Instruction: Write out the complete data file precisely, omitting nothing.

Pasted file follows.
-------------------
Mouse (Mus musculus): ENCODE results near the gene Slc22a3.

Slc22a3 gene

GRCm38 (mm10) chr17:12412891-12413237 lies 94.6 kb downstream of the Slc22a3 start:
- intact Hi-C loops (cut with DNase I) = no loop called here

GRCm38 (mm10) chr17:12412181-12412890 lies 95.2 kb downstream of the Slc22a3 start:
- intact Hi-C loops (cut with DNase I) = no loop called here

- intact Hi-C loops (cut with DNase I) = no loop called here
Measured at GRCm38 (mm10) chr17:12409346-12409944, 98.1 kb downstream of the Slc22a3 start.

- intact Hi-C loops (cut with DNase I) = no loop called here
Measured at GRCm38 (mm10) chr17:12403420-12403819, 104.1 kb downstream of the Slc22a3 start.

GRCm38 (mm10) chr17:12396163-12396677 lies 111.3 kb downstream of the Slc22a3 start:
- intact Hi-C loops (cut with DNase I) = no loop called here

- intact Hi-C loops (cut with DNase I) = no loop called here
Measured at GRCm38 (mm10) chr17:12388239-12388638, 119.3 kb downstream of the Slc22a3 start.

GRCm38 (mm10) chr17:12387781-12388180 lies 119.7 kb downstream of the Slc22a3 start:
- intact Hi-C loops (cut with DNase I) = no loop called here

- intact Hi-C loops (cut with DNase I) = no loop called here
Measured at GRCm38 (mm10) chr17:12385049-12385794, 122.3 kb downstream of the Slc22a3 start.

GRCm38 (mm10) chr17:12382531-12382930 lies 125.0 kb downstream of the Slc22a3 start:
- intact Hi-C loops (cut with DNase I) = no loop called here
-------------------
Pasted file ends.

Mouse (Mus musculus): ENCODE results near the gene Slc22a3.

Slc22a3 gene

GRCm38 (mm10) chr17:12412891-12413237 lies 94.6 kb downstream of the Slc22a3 start:
- intact Hi-C loops (cut with DNase I) = no loop called here

GRCm38 (mm10) chr17:12412181-12412890 lies 95.2 kb downstream of the Slc22a3 start:
- intact Hi-C loops (cut with DNase I) = no loop called here

- intact Hi-C loops (cut with DNase I) = no loop called here
Measured at GRCm38 (mm10) chr17:12409346-12409944, 98.1 kb downstream of the Slc22a3 start.

- intact Hi-C loops (cut with DNase I) = no loop called here
Measured at GRCm38 (mm10) chr17:12403420-12403819, 104.1 kb downstream of the Slc22a3 start.

GRCm38 (mm10) chr17:12396163-12396677 lies 111.3 kb downstream of the Slc22a3 start:
- intact Hi-C loops (cut with DNase I) = no loop called here

- intact Hi-C loops (cut with DNase I) = no loop called here
Measured at GRCm38 (mm10) chr17:12388239-12388638, 119.3 kb downstream of the Slc22a3 start.

GRCm38 (mm10) chr17:12387781-12388180 lies 119.7 kb downstream of the Slc22a3 start:
- intact Hi-C loops (cut with DNase I) = no loop called here

- intact Hi-C loops (cut with DNase I) = no loop called here
Measured at GRCm38 (mm10) chr17:12385049-12385794, 122.3 kb downstream of the Slc22a3 start.

GRCm38 (mm10) chr17:12382531-12382930 lies 125.0 kb downstream of the Slc22a3 start:
- intact Hi-C loops (cut with DNase I) = no loop called here